Though the proposed merger of Citicorp and Travelers Group would create the largest financial institution in the world, the new company would probably move quickly to get bigger still.
Travelers' announcement Monday that it will buy a 25% stake in Japan's Nikko Securities Co. shows how the proposed Citigroup plans to maintain its dominance in its chosen businesses via acquisitions. Analysts are predicting a flurry of deals for smaller financial services firms by both Travelers and Citicorp over the next 18 months.
"Any holes that can get filled will get filled," said Stephen Biggar, an analyst with Standard & Poor's Inc.
Both Travelers and Citicorp are in buyout mode across the globe, with special attention to firms devalued by the Asian crisis. Citicorp, for example, dropped an effort earlier this year to acquire a Thai bank, First Bangkok City Bank PLC, but it is considering other deals in Thailand and South Korea.
Though the Nikko transaction, valued at $1.6 billion, is clearly Travelers' deal, its appeal is enhanced by Travelers' pending marriage to Citicorp. Access to Japanese markets has been difficult for U.S. companies. But Citicorp is the largest U.S. banking company in Japan, with $20 billion of assets-and a substantial number of existing relationships.
"Citicorp knows who to talk to," said Lawrence W. Cohn, an analyst with Ryan, Beck & Co. in Livingston, N.J. "As they get to know each other, Travelers is going to be drawing on Citicorp's knowledge."
Analysts agree that the Nikko investment is a prime example of how Citicorp and Travelers will work together in other markets.
Nikko, like many Japanese financial firms troubled by the Asian crisis, has not only beat a retreat to its home country but desperately needs foreign capital and expertise in order to survive mounting losses. Travelers was able to provide the capital not only to get a stake in the company but also to combine businesses in a joint venture, Nikko Salomon Smith Barney Ltd.
Citicorp chairman John S. Reed, at a press briefing Monday at the International Monetary Conference in Vienna, said he had been aware of Travelers' talks with Nikko ever since Citicorp and Travelers agreed to their own merger deal. But it was too early to say what Nikko would bring to the proposed Citigroup.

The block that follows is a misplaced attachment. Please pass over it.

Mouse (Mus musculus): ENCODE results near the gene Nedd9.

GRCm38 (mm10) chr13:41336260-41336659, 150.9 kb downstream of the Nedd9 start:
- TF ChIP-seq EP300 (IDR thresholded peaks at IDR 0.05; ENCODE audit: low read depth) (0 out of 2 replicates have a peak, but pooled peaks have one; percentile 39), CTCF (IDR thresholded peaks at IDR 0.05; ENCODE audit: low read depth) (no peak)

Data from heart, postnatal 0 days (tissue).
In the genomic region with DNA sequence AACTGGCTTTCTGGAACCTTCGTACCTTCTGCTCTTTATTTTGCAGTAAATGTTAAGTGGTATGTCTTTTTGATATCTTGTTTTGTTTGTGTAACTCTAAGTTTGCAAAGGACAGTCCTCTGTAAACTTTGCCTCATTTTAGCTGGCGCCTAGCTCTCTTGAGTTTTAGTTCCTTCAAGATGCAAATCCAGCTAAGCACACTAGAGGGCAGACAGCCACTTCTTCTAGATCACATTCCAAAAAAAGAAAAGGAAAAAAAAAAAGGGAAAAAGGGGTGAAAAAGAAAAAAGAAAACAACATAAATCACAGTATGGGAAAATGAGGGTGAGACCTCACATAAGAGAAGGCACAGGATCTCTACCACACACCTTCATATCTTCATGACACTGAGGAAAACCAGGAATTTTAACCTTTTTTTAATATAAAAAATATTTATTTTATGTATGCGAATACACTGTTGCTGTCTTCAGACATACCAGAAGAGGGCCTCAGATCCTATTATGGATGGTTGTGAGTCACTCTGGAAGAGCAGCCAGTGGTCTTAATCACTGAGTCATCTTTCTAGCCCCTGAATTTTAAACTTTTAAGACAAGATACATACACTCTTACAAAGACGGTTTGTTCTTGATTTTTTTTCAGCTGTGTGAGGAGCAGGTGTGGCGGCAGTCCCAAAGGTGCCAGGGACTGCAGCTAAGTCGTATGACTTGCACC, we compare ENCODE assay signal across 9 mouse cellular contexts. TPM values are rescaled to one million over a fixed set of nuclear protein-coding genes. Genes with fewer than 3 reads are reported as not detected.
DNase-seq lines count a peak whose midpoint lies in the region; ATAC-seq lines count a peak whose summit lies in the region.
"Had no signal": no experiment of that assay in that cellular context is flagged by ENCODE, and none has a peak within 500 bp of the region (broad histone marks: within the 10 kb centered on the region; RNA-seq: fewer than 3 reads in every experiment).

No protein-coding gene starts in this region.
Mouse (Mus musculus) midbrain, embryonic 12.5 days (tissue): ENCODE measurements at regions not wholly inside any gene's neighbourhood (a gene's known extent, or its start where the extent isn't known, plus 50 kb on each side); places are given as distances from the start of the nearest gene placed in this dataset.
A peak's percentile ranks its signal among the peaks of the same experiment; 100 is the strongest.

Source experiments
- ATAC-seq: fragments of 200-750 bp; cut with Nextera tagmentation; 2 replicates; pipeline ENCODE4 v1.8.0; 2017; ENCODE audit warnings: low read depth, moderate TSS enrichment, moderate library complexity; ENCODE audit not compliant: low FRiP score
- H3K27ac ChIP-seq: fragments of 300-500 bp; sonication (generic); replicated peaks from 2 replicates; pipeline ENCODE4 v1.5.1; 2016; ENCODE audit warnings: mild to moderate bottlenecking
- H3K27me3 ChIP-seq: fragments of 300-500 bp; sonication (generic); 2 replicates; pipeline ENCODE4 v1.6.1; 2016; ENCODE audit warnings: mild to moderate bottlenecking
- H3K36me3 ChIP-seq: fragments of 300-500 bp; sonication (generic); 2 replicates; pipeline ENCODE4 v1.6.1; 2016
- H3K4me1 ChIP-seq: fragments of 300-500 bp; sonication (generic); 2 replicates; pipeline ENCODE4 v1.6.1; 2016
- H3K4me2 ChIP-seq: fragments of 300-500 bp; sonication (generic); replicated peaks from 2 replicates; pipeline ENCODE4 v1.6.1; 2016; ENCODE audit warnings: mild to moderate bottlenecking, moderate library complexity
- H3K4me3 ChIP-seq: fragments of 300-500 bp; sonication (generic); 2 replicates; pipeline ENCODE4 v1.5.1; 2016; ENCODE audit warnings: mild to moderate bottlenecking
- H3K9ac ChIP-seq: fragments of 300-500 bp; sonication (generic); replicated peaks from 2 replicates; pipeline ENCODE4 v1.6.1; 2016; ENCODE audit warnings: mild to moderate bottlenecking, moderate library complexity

"One way to get turned down by regulators is to assume something is going to happen," Mr. Reed said.
According to analysts, the Nikko joint venture would bring to Citigroup a presence in international investment banking that it would not have been able to secure on its own.
"John Reed was clear that he didn't want to get into investment banking," said Mr. Cohn. Citicorp "didn't have the expertise, and it would have cost them an arm and a leg" to start their own shop, he said.
But soon to be under the Travelers umbrella, Citicorp and Mr. Reed, are- willingly or not-thinking differently.
Not that Citicorp is a slouch globally. Its global banking revenues increased 22%, from $3.6 billion to $4.4 billion, from 1995 to 1997. It's the No. 1 U.S. foreign exchange bank, the No. 3 syndicated lender and among the top derivatives providers worldwide, said Ronald I. Mandle, an analyst with Sanford C. Bernstein in New York.
He called the Nikko deal a "no-brainer."
"The Citigroup deal is about globalization," he said. "Travelers gives Citibank a greater position of strength globally than it had on its own."
Standard & Poor's Mr. Biggar said he is surprised both Travelers and Citicorp would act so fast after announcing their own deal. But "anything that Travelers does to bulk up the operations is beneficial for Citibank."
Gilbert T. Schwartz, a partner at the Washington law firm of Schwartz & Ballen, said the only way the investment could affect the Citigroup deal would be if Travelers wildly overpaid for its stake in Nikko. That is not an issue here because many analysts believe Traveler's Group is getting a great deal, he said.
"This is like bottom fishing," Mr. Schwartz said. "They are getting a real value because the value is so suppressed."
But the Nikko deal has only further enraged some opponents of proposed Citigroup, who argue that the combined entity will be so large that the government would bail it out in a financial pinch rather than risk an economic panic by letting it fail.
To counter this risk, Kenneth H. Thomas, an academic researcher on banking issues, has proposed requiring Citigroup to essentially buy "too big to fail" insurance from the Treasury Department. This would compensate taxpayers for the risk to the federal treasury posed by Citigroup, he said.
"This was bad enough without Nikko," he said. "Now with Nikko, the government's umbrella is being expanded even further."